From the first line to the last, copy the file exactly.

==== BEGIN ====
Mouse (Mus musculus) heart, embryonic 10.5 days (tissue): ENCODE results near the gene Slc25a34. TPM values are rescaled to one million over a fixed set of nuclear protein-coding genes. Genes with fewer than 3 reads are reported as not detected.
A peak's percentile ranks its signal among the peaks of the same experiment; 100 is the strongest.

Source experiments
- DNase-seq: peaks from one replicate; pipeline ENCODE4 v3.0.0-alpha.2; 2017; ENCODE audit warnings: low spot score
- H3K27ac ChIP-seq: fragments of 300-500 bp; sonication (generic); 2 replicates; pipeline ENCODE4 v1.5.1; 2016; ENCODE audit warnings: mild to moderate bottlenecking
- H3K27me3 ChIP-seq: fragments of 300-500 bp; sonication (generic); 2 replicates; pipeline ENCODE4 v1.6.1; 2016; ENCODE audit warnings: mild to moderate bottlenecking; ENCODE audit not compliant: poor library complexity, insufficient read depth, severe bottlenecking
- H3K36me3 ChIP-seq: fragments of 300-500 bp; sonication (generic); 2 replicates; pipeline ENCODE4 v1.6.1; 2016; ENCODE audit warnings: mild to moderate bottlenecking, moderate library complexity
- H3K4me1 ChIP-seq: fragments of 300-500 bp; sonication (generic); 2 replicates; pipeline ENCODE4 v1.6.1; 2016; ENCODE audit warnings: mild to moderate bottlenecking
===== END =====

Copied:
Mouse (Mus musculus) heart, embryonic 10.5 days (tissue): ENCODE results near the gene Slc25a34. TPM values are rescaled to one million over a fixed set of nuclear protein-coding genes. Genes with fewer than 3 reads are reported as not detected.
A peak's percentile ranks its signal among the peaks of the same experiment; 100 is the strongest.

Source experiments
- DNase-seq: peaks from one replicate; pipeline ENCODE4 v3.0.0-alpha.2; 2017; ENCODE audit warnings: low spot score
- H3K27ac ChIP-seq: fragments of 300-500 bp; sonication (generic); 2 replicates; pipeline ENCODE4 v1.5.1; 2016; ENCODE audit warnings: mild to moderate bottlenecking
- H3K27me3 ChIP-seq: fragments of 300-500 bp; sonication (generic); 2 replicates; pipeline ENCODE4 v1.6.1; 2016; ENCODE audit warnings: mild to moderate bottlenecking; ENCODE audit not compliant: poor library complexity, insufficient read depth, severe bottlenecking
- H3K36me3 ChIP-seq: fragments of 300-500 bp; sonication (generic); 2 replicates; pipeline ENCODE4 v1.6.1; 2016; ENCODE audit warnings: mild to moderate bottlenecking, moderate library complexity
- H3K4me1 ChIP-seq: fragments of 300-500 bp; sonication (generic); 2 replicates; pipeline ENCODE4 v1.6.1; 2016; ENCODE audit warnings: mild to moderate bottlenecking